The modifications had not upset him. His original body was weak and vulnerable, optimized for a planet bound life. By the end of the war he was more durable than the ship which carried him. Once he survived an ambush by floating in the void until backup arrived.

Tom moved slowly in the high gravity. He slid into the ancient rec room though a side door which had long ago frozen half open. This was the oldest part of the station. All the technology worth recycling had been stripped out and the hull was being used as a physical buffer between the newer station sections and space debris.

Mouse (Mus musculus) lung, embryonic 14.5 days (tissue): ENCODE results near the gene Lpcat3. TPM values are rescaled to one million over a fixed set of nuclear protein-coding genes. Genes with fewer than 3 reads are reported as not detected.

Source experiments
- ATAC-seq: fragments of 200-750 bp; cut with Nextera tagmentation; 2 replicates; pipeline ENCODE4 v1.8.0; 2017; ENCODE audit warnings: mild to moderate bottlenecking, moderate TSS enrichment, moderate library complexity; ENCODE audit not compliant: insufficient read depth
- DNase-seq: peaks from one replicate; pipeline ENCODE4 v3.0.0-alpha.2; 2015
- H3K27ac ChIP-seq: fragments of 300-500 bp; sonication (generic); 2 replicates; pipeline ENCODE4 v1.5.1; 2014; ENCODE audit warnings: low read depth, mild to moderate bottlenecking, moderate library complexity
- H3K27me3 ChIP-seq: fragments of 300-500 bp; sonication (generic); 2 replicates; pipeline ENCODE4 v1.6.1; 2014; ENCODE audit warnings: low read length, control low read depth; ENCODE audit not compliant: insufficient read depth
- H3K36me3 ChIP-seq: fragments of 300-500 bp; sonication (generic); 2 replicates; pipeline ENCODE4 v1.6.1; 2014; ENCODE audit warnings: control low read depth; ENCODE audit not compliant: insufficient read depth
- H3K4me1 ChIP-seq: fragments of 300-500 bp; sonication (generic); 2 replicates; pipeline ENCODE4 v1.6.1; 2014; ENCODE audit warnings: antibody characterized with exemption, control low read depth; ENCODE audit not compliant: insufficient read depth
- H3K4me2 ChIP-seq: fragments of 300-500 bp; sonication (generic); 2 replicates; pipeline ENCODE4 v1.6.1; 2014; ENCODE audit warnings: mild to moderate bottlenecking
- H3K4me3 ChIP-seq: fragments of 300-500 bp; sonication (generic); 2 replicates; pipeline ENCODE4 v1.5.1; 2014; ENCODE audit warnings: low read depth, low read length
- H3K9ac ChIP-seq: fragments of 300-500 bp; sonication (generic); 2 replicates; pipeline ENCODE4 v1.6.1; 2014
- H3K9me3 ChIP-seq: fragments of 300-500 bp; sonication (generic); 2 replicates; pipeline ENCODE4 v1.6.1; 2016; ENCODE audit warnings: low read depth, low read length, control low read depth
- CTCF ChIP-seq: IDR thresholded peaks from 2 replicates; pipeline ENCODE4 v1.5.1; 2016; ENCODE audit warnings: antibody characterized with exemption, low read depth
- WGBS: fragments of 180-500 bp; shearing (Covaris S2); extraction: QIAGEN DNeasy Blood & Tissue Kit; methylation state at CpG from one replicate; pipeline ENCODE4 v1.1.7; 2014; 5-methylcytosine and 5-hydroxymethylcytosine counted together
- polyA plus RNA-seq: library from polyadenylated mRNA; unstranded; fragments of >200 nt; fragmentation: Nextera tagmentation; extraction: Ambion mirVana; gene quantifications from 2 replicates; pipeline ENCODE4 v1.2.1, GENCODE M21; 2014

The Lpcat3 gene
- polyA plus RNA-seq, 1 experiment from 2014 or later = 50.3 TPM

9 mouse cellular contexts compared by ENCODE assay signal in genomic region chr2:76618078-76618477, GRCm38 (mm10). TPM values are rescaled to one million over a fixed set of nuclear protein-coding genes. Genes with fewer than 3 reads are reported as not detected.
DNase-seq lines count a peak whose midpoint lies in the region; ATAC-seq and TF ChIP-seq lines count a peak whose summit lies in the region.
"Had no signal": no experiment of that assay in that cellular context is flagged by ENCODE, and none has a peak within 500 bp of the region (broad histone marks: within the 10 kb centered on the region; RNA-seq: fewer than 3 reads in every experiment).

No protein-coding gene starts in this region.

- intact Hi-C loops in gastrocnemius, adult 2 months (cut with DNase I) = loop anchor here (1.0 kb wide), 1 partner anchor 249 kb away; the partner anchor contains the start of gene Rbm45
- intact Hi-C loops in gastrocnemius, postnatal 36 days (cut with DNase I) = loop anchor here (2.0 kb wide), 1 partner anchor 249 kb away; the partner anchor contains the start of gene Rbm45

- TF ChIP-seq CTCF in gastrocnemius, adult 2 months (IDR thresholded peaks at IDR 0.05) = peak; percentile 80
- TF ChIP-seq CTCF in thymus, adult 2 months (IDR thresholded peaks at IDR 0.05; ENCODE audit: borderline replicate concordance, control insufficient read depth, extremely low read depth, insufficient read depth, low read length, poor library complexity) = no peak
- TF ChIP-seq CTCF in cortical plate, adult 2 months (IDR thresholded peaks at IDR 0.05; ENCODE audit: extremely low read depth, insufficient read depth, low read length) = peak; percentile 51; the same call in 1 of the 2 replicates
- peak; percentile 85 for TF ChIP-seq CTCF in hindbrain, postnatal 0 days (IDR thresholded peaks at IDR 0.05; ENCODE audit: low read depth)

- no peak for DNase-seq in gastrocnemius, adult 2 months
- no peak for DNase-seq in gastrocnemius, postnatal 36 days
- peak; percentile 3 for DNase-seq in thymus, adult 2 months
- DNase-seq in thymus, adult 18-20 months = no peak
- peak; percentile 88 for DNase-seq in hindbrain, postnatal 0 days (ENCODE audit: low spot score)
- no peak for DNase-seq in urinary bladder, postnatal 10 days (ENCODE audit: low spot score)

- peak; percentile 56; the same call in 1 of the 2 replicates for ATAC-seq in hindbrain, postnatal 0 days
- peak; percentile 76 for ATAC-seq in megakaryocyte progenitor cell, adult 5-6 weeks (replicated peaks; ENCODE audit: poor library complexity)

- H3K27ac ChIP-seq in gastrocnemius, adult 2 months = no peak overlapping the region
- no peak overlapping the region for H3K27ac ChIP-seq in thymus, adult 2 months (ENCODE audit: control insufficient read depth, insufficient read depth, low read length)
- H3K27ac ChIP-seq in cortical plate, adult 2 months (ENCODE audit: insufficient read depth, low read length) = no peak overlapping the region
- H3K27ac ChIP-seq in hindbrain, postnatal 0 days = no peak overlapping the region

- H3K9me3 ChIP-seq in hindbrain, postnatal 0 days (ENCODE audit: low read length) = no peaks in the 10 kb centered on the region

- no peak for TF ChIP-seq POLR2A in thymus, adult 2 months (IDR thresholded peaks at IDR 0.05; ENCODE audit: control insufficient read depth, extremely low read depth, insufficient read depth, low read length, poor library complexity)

When the war was over he naively assumed he could return to Kanker Five. He missed the buzz of the hive. He missed the instant communication where he was never misunderstood.

We have invested too many precious materials in you, he was told. For the good of the empire we must reclaim them.

He expected them to give him a new vat grown body. They did not. They scanned his neural structure and printed it on a blank robot brain and stuffed him into a tiny, ancient exploration unit.

The hive no longer had a place for him. He could serve no purpose there. He would be useful to the maintenance crew on the station as long as he could remain mobile.

He settled into his docking station with his bad leg sticking out. He felt relief as the connection closed and the charge trickled into his batteries.


Pug-Monkey Comes Home